Pot Luck

The Surprising Rise of Sweet Potato Fries

Photos by Robb Walsh

What do you put on your sweet potato fries? At Hubcab Grill in downtown Houston, my friend gets extra mayo to dip his in. At Beechwood American Bistro in Venice, California, they come with aioli. Other L.A. restaurants serve them with chipotle mayo, horseradish mayo and BBQ sauce. At Silver K Café in Johnson City, Texas, customers dip them in ranch dressing. (Along with everything else on the table.)

“Sweet-potato fries have spread through Seattle like an epidemic,” wrote Anna Roth in the Seattle Weekly’s 2008 Best of Seattle issue. “No matter how great regular fries seemed before, one bite of the exciting new tuber's sweet taste and firmer texture makes old spuds seem pedestrian and ordinary.”

The exciting new tuber? Is she talking about the same sweet potato that was domesticated in South America 5,000 years ago? Maybe she meant that frying sweet potatoes was new? Okay, so George Washington Carver published a recipe for sweet potato fries (among many other sweet potato recipes) back in the 1930s, while he was at Tuskegee University in Alabama. How are they supposed to know about that in Seattle--or Canada?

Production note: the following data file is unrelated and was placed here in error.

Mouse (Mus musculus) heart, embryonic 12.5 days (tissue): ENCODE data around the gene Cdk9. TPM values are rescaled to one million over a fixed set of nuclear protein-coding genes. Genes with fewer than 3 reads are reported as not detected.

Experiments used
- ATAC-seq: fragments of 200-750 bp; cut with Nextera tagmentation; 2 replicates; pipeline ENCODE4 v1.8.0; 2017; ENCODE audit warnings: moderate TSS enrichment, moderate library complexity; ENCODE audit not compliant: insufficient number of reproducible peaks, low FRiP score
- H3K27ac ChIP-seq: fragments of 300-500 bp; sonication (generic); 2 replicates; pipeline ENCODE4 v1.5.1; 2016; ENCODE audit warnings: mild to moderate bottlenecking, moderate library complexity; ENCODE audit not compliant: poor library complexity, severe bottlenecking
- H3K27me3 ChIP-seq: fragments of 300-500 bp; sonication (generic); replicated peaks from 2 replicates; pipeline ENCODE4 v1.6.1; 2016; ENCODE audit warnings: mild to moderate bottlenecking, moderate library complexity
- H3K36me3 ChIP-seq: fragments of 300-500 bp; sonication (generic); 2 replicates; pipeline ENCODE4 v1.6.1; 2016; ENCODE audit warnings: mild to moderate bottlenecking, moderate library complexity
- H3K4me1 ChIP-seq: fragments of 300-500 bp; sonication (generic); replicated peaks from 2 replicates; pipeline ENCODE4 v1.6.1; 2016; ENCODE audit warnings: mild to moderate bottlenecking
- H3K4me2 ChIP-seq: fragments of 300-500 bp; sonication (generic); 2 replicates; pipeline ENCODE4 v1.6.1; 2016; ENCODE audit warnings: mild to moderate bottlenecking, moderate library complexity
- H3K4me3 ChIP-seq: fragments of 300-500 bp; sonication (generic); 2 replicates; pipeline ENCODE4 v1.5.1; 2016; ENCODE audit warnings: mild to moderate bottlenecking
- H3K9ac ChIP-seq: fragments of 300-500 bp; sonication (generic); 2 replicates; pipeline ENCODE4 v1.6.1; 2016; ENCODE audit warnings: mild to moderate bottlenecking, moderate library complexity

"Sweet potato fries are ruining my life,” wrote Rebecca Eckler in Canada’s National Post back in August. “Never before have I felt so much pressure to like something. Every conversation, during every dining experience I have had lately, ends up in a discussion of sweet potato fries. Summer used to be the season of patios. Now it's the season of the sweet potato fry. The conversations always go something like this:

"‘You have to try the sweet potato fries here. They are amazing!’ a friend will say as we look at menus.

"‘Yeah, I don't really like sweet potato fries,’ I'll answer.

"‘What?! You don't like sweet potato fries? How could you not like sweet potato fries?! What is wrong with you?’ she or he will say, as if I just said I don't like puppies.

"The conversation ends with me apologizing profusely ... for not liking orange fried sticks in a basket.

"‘I'm sorry,’ I'll say. ‘I just don't like them. I'm really sorry. Can we please change the subject?’

"It's at the point where I almost feel like asking for forgiveness. I feel like I've personally hurt their feelings by not liking sweet potato fries. Which I think I have."

Salt Lake magazine’s snooty On the Table blog declares the sweet potato fry fad must already be over because a local fast food joint called Arctic Circle is serving them. (I guess they were considered fine dining fare until the Utah hamburger heathens got their hands on them.) Arctic Circle serves their sweet potato fries with the locally popular mayo-ketchup mixture known as “fry sauce,” though the blogger insists on the superior acidity of ketchup.

Blue cheese dressing would be my idea of the perfect dip. Anybody know of a place that has sweet potato fries and Buffalo chicken wings on the menu? -- Robb Walsh

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